Some members of organised labour are baying for the blood of the Secretary General of the Trades Union Congress whom they accuse of unilaterally calling off a planned demonstration to protest utility tariff increases.
The workers say Mr. Kofi Asamoah, without recourse to them, called off the 18 November planned nationwide demonstration to demand a reduction in electricity and water tariffs which were increased by 79 per cent and 52 per cent respectively last month.
Mr. Asamoah announced the decision to call off the strike following a government statement that it would absorb 25 percent of the electricity tariffs increases announced by the Public Utilities Regulatory Commission.
But leaders of many of the major labour unions that jointly scheduled the strike and coordinated nationwide demonstrations now say they were not consulted before the planned demonstration was called off and are angry with the TUS Secretary General.
The Industrial and Commercial Workers Union (ICU) is one of the unions opposed to the TUC’s decision. Its General Secretary Solomon Kotei says they were “peeved at the TUC’s unilateral decision.”
Mr. Kotie said the manner in which the announcement of the suspension of the demonstration was done was improper and unfortunate.
He said the leadership of ICU now has the arduous task to explain to its members the reason for the suspension of the planned action.
“Members of the ICU received the news with a lot of pain and shock because it is not easy to prep up people for action and if there is a good reason to redraw the action then slighting everybody; just go on air to announce. We don’t think this is proper.” he added.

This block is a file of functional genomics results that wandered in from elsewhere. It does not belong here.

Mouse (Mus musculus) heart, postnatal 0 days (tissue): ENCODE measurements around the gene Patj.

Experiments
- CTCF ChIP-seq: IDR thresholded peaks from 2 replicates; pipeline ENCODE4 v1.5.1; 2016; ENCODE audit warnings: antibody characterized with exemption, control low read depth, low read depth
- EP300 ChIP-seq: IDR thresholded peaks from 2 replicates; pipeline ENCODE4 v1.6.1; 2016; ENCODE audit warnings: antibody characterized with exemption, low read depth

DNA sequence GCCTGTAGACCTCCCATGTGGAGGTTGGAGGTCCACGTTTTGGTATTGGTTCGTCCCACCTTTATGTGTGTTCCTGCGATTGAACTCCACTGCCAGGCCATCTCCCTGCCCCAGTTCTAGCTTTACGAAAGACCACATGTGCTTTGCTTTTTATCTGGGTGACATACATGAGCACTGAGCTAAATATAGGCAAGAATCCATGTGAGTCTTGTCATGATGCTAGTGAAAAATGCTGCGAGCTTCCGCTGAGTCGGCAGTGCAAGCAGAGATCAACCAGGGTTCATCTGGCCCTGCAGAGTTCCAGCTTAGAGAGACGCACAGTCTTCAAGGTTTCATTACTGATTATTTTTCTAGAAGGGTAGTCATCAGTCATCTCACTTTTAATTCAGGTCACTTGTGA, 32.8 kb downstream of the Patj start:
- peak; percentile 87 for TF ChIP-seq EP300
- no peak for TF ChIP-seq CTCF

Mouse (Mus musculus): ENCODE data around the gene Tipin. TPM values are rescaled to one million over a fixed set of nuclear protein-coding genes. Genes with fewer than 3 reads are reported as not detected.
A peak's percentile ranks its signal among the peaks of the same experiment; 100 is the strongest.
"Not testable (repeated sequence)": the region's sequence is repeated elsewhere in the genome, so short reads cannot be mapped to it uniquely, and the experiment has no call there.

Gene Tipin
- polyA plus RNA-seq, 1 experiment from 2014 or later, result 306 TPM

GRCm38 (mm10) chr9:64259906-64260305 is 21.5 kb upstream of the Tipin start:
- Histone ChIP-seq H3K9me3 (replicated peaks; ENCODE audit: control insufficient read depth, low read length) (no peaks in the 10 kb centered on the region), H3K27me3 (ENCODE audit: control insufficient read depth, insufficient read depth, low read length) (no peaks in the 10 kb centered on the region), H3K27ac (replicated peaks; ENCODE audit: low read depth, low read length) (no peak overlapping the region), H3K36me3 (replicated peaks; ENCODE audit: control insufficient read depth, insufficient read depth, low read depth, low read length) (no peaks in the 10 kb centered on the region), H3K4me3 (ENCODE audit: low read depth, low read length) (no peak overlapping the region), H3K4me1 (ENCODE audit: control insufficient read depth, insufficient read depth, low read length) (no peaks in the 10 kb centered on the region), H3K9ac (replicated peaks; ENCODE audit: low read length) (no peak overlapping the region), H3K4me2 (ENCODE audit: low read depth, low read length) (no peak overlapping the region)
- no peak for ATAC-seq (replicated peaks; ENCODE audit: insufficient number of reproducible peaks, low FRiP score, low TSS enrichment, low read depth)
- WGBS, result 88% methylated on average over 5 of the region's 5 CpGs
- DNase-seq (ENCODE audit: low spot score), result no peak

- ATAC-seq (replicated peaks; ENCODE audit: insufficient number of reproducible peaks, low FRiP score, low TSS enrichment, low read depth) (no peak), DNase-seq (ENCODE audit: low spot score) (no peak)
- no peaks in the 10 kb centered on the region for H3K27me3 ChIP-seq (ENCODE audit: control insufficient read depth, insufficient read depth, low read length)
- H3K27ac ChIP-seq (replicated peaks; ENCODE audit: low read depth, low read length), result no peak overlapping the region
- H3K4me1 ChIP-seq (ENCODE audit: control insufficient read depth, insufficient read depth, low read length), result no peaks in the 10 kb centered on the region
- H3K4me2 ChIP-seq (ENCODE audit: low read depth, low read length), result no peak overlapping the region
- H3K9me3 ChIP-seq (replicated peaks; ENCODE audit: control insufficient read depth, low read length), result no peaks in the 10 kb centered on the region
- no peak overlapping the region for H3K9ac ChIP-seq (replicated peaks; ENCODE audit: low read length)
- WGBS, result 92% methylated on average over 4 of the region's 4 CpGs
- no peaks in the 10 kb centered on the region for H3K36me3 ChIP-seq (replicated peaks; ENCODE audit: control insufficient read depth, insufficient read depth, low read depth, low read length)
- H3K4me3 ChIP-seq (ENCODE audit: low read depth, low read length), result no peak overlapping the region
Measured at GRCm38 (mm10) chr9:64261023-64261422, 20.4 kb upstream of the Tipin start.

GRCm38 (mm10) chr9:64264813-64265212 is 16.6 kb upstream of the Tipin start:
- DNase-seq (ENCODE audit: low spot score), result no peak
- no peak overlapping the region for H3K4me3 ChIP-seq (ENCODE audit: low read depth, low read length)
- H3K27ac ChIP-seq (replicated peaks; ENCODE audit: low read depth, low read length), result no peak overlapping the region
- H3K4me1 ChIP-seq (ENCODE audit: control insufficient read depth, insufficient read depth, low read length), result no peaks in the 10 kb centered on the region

The ICU General Secretary noted that the TUC should have ensured the 25 percent decrease is a reality before calling off the strike.
Solomon Kotie said given the action taken by Kofi Asamoah “we don’t know whether in future we might want to join hands with them in such a thing”.
The Ghana Medical Association has also expressed disappointment in the decision taken by TUC.
General Secretary of GMA, Frank Serebour who disclosed that they were also not consulted said the development is unfortunate.
“It was a decision taken by organized labour and I’m sure even if the TUC had gone to negotiate on behave of organized labour, it would have been prudent for them to come back for us to discuss it and decide whether we are accepting the 25 percent reduction or not” he stated.
Meanwhile, labour consultant, Senyo Adjabeng said he is not surprised about the division on the labour front because it is not structured.
This notwithstanding, he said the leaders of various labour unions must settle the issue for a united front.